Wired Magazine had a very interesting article about the current activity in driving automation. Written by Tom Vanderbilt, it reviews the large leaps that have been made in the field in the past decade. It’s amazing that we really are so close, so much that it will be a legislative problem over the coming decade to catch up with the state of the technology.
On a week that my mother bought what she expects to be the last car she owns, not expecting to be allowed to drive (by me) after she’s 80, it looks like she might be able to buy a car that (mostly if not entirely) drives for her by that time.
Reading over the article, which is quite long, thorough, and awesome, I had several thoughts on the future of the technology and implications.
Stop n’ Go Traffic
I was reminded this week of an awesome example of the emergent nature of stop n’ go traffic in a non-bottleneck/accident environment. A video of a circle of cars that begin equal spaced but because the nature of humans begins to undulate.
One would hope that the automation of driving would put an end to the annoying of such. Prediction 1: I think it won’t (without legislative force or technical cooperation). I suspect that the varying granulation of the differing softwares among cars, and also likely setting of comfortable follow distances will cause the same emergent fluctuation of speeds. The best way to counter this, in my opinion, would be to recognize a stop n’ go situation and limit the allowed acceleration after a slow down. Just a critical mass of cars taking that approach could cause the behavior to not manifest.
There are many car sharing services that have existed and currently exist, but if cars could auto-navigate without even a licensed driver as a passenger, it would make the ability that much greater! But better than services that would require the overhead of a business, how easy would it be to borrow a friend or family member’s car?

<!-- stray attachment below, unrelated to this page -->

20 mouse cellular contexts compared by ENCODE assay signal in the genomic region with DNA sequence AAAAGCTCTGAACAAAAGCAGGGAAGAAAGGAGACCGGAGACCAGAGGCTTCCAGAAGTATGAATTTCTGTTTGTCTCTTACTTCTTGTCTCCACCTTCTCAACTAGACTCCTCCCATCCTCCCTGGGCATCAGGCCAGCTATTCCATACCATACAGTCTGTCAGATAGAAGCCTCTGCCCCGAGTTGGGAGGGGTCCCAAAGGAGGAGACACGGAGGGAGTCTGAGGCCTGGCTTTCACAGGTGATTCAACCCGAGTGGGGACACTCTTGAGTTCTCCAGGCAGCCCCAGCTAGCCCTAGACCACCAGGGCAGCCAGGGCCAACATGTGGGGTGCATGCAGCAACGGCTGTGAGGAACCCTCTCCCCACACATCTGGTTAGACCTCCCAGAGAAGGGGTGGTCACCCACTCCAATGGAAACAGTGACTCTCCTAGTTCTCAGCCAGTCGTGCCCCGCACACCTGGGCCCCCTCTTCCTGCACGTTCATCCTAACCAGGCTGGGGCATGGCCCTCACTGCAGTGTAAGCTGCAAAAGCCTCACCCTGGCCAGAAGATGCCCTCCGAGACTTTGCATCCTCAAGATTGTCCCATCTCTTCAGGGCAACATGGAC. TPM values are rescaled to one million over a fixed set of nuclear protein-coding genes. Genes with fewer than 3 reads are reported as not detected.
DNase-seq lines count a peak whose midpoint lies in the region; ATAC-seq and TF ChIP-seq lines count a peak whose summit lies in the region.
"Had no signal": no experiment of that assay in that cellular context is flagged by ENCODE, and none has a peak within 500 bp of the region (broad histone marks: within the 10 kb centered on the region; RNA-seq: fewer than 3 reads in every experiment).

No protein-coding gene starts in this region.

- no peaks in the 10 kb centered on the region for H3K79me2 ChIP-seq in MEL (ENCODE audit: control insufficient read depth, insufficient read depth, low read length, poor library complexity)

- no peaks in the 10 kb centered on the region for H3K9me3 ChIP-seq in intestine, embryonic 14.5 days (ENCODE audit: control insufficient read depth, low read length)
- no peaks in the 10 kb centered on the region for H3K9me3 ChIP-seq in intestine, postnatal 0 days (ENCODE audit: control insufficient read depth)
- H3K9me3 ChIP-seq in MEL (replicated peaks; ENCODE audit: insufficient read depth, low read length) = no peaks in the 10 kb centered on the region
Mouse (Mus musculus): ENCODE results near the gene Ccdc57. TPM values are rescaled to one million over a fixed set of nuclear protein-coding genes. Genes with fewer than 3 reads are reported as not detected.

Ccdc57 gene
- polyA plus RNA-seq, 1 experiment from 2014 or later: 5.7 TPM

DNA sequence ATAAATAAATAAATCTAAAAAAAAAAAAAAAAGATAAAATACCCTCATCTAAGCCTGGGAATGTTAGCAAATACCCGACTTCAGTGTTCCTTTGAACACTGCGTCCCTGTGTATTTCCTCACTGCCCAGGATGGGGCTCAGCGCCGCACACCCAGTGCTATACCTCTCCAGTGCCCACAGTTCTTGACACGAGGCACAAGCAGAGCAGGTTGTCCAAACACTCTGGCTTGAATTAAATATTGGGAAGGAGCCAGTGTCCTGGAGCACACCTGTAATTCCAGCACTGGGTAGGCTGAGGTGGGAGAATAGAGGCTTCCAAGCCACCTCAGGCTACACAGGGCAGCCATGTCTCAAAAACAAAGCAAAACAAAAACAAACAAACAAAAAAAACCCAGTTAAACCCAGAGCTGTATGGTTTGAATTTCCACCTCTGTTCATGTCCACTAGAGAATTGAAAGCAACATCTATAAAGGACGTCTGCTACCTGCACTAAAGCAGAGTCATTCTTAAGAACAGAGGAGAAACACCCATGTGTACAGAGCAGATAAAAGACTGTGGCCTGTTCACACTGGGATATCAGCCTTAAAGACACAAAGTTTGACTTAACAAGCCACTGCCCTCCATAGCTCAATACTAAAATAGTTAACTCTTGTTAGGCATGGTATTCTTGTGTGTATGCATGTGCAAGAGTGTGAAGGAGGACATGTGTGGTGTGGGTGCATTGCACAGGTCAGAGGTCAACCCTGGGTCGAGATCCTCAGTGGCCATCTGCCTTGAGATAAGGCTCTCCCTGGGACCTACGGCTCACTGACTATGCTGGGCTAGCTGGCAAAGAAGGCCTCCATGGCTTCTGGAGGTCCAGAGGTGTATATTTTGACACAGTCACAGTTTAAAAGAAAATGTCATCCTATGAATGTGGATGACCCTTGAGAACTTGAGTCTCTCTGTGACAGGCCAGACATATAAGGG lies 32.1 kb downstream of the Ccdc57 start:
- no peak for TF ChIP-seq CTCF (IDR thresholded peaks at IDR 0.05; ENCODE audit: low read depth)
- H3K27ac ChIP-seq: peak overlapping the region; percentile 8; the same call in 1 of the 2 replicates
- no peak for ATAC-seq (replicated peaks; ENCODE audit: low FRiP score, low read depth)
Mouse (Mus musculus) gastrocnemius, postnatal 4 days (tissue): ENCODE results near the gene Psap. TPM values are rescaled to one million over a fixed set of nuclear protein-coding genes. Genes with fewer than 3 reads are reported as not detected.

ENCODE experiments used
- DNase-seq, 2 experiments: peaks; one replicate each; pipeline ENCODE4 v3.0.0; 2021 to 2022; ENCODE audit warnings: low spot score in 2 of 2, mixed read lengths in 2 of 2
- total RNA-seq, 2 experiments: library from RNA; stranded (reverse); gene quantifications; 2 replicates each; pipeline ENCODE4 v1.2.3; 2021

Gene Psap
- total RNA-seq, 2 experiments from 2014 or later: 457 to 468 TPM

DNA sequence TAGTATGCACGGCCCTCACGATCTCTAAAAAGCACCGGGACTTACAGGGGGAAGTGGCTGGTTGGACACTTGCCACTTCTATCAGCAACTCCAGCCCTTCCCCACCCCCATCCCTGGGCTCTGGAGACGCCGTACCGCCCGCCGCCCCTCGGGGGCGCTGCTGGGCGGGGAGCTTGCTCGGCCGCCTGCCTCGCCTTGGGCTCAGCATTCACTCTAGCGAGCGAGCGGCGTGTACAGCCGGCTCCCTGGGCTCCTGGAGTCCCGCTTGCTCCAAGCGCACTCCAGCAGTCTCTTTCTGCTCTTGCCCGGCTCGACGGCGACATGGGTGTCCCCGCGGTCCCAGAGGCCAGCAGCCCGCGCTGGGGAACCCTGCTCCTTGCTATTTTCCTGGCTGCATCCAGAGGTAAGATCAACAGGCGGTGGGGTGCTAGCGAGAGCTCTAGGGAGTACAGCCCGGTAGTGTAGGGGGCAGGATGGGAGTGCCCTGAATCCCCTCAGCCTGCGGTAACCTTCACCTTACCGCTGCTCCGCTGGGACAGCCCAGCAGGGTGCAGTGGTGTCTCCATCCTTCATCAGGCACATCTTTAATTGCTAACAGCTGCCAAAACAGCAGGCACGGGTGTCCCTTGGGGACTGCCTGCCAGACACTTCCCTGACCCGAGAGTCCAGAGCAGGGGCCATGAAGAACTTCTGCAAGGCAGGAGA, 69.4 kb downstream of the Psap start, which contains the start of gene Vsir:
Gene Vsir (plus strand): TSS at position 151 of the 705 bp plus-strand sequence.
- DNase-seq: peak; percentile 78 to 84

“Hey Joe, I need to haul something, can I borrow your truck?” “Sure. I’m at work. I’ll send it over. Have it back by 5.” “Hey, I’m running late, can I send my car over?”
There might even be a group of friends with a pool of cars. Schedule the SUV for the weekend road trip, or the convertible for the drive to the beach. Prediction 2: (Also, hinted at in the article) Car ownership will drop.
Of course, the ever present in New York and semi-used in Houston taxi cab could entirely disappear. Or at least the human driven version of one could. (Jonny Cab, a la Total Recall?) But everyones car will become a virtual cab. Will the taxi cease to exist entirely? I doubt it, the cab companies will have to reinvent themselves, but I think they will try.
And with car/cabs becoming ubiquitous, will we see the end of drunk driving? Certainly not; the main issue of drunkenness is the bad decision making. But hopefully it would be drastically reduced. But the semi-automated car should be able to prevent a drunk driver from speeding or even crashing, while the fully automated car would bypass him all together.
Will we see the lessening of DWI demonization? Indeed, would Mothers Against Drunk Driving shrivel and die for lack of need, or would it morph into something that is more overtly neo-prohibitionist? I suspect the former.
Of course, you would suspect the automating of buses. Their large size leads to more difficulty in a human driving them. Both public and private busses could likely be improved by it. I’ve seen some questionable city driving of busses, particularly in sharing the street with cyclists. And every few years there’s a tragic private bus crash that kills most of the occupants.